Have those deliciously obnoxious political TV commercials come to your state yet. You know, the ones that are comprised of maybe 5% or 10% fact, followed by as much as 90-95% fiction. Perhaps you’re one of the lucky ones living in an uncontested state where there is no need for either side to waste resources on commercials bashing the other guy. Political pundits are saying there is at most, 15 states in play for this fall’s election. So if you live in say Utah or Wyoming or the deep South, everyone knows they are going to vote Republican so why bother campaigning there. Conversely, everyone knows that states like New York or California or Maryland will likely go Democratic, so again, no need to spend money campaigning there either. I, however, live in Nevada which is presumed to be up for grabs, so the obnoxious commercials have already begun with each side running TV ads saying their opponent has shipped tens or hundreds of thousands of jobs overseas. These ads are so blatantly dishonest as well as being obnoxious, that it’s hard to believe the voting public falls for them. But since each side is prepared to spend in the neighborhood of a billion dollars each on such ads, I guess people do make their voting decisions based on what they see on TV. I find it ironic that people in the 19th century, when hi-tech was a telegraph and a local newspaper were better informed about political candidates, than people today in the electronic age when all the information they could ever want is at their fingertips. But after all, who has time to spend researching candidates political positions when there are so many other more pressing issues, like the latest Kardashian antics, or who will be the next American Idol.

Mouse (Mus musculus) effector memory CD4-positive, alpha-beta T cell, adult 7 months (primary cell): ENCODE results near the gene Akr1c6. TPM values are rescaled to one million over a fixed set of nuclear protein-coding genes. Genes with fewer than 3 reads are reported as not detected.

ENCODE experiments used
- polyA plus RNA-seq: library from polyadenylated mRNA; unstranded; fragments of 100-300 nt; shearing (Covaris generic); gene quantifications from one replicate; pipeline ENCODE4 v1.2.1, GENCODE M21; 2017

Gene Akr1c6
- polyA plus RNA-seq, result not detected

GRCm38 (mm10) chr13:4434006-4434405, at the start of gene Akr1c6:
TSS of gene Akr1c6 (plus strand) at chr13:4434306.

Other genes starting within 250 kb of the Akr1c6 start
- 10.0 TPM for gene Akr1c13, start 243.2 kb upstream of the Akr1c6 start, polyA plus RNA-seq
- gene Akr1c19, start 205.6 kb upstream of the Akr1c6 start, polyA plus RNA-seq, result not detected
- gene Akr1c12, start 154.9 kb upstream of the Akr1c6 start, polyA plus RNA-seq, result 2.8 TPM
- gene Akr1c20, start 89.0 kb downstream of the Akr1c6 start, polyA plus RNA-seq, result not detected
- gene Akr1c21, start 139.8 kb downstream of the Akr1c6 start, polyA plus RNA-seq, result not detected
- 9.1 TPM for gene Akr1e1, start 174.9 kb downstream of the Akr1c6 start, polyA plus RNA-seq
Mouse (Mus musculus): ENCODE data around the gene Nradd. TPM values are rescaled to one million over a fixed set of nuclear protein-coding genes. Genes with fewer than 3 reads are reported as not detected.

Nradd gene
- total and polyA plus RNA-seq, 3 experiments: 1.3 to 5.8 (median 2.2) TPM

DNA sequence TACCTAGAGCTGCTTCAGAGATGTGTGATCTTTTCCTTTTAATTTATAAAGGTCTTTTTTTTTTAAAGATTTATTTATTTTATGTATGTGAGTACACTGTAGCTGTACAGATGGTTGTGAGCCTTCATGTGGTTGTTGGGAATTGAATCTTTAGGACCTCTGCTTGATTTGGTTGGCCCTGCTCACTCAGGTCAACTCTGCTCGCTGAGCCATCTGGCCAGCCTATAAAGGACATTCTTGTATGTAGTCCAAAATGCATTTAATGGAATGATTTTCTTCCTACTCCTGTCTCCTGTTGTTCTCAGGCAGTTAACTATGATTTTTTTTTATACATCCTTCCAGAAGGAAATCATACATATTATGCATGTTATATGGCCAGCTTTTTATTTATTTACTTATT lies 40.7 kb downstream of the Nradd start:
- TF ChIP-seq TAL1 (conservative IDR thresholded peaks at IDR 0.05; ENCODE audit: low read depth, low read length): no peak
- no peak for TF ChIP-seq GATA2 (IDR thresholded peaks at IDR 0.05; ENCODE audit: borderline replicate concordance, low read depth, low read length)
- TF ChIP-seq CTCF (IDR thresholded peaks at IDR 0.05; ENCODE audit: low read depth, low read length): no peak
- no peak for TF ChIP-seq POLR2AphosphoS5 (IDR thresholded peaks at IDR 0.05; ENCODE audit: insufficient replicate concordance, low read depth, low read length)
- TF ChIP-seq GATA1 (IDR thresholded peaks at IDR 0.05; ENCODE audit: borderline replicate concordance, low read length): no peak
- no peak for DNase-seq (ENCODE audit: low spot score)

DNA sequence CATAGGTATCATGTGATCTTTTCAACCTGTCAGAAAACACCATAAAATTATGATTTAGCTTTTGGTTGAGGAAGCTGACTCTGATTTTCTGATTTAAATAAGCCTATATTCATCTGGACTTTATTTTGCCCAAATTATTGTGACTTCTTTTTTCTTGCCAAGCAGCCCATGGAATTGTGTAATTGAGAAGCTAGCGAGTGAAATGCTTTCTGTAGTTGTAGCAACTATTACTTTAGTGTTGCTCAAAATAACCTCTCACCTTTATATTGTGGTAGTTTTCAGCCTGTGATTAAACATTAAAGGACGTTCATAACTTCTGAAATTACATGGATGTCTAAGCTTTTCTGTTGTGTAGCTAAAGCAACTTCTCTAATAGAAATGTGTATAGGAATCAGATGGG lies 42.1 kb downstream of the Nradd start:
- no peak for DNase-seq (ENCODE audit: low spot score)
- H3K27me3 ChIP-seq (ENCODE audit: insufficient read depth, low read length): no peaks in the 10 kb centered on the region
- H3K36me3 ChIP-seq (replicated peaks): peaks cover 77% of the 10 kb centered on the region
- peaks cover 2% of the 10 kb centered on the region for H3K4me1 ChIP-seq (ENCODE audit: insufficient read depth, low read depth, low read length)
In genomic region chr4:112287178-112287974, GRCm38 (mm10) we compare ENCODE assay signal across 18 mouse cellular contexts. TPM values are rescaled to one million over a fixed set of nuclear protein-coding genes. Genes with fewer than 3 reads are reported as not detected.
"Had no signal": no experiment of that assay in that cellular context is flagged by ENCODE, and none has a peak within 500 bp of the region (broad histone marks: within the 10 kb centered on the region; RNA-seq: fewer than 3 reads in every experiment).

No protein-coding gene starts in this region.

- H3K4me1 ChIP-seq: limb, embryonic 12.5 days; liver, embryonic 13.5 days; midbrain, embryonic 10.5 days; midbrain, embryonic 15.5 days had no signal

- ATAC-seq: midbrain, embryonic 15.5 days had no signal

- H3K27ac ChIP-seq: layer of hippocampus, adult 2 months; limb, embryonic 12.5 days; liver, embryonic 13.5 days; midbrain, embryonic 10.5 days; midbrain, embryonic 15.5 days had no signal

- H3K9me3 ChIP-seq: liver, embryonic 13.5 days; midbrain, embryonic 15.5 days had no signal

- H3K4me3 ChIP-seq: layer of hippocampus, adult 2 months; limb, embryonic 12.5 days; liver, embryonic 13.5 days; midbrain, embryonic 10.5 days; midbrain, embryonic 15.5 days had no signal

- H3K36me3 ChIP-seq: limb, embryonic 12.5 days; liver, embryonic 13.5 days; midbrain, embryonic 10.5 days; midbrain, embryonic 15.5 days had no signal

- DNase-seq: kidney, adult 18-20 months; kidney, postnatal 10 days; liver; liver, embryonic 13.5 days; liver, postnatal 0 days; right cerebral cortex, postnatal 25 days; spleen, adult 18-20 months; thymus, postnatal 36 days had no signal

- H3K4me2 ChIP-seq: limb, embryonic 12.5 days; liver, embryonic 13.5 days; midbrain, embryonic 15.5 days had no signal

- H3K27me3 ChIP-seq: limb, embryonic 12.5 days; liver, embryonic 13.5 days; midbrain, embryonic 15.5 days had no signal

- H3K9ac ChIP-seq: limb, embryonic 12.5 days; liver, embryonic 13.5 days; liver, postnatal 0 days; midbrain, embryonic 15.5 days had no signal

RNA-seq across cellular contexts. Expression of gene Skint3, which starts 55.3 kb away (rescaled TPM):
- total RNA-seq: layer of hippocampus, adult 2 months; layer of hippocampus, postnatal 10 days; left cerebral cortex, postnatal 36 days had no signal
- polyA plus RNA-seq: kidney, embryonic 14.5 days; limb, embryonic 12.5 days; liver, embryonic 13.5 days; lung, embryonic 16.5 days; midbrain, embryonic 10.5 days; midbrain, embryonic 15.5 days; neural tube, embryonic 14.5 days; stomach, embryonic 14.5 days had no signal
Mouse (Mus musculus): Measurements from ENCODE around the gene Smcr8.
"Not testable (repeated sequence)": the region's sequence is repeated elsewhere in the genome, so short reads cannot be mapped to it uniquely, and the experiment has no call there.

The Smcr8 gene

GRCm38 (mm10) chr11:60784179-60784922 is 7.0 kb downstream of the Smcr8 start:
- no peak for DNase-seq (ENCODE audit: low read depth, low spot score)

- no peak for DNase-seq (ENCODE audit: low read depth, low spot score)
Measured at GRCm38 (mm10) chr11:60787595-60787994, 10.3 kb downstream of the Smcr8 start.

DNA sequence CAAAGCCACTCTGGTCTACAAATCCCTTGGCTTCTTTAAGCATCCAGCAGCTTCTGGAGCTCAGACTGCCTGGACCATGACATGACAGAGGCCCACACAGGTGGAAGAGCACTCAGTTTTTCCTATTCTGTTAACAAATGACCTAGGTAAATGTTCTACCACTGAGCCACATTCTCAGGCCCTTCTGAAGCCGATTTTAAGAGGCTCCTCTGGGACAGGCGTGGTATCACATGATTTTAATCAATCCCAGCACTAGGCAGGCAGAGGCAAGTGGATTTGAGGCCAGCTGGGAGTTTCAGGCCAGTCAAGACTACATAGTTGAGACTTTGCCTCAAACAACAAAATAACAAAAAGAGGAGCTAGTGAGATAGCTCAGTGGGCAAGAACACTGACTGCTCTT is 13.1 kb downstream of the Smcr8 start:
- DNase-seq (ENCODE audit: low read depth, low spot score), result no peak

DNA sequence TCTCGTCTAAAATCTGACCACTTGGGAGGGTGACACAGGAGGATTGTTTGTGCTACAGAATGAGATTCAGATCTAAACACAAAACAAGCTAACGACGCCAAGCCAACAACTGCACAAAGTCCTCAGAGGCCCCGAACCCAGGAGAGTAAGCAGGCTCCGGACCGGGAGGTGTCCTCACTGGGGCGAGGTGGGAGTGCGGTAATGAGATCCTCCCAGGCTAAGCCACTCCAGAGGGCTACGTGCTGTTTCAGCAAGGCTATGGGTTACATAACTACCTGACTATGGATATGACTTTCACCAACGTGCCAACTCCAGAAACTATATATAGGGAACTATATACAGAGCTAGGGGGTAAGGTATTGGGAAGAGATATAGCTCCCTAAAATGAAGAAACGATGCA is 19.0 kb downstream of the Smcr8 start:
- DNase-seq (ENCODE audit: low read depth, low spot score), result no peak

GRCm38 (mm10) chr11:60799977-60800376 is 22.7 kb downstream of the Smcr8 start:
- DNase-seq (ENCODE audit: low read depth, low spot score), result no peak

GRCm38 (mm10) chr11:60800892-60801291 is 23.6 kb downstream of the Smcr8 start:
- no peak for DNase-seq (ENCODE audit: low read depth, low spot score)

I have to admit I miss those Republican debates that took place before Romney became the inevitable choice. All those whacky kids up there on the platform, each one trying to prove they were more of a right-wing, looney-tunes, space cadet than the other guy, was highly entertaining. As an aside, one of those looney-tuners, Michele Bachman, just announced that she has become a Swiss citizen. Seems she will hold a dual citizenship with the United States and Switzerland. (Immediately after the announcement, there was a sharp upswing in the Swiss suicide rate as people were found to be throwing themselves off the highest peak in the Swiss Alps. Ms. Bachman was finally prevailed upon to announce that she had no intention of running for office in Switzerland. A huge, collective sigh of relief could be heard throughout Zurich.) In any event, the Republican debates gave the candidates an opportunity to showcase the bottomless pit of their right-wing extremism, and Romney had to describe himself as a “severe extremist” to prove to a doubting GOP constituency that he could sink further into that pit than the others.
Anyway back to the obnoxious, devious and mudslinging commercials. They’re just beginning now, but by September and October they will be flooding the airways (unless you are one of the lucky ones living in one of the 35 states that are not competitive.) Your choices then will be to shut off the TV for good, or at least until after the election, or tape every program ahead of time so you can fast-forward through all those commercials. In any event, I thought that I would give the pros and cons of each of the candidates strengths and weaknesses, and the key issues to consider, so readers can make up their own minds. Here goes.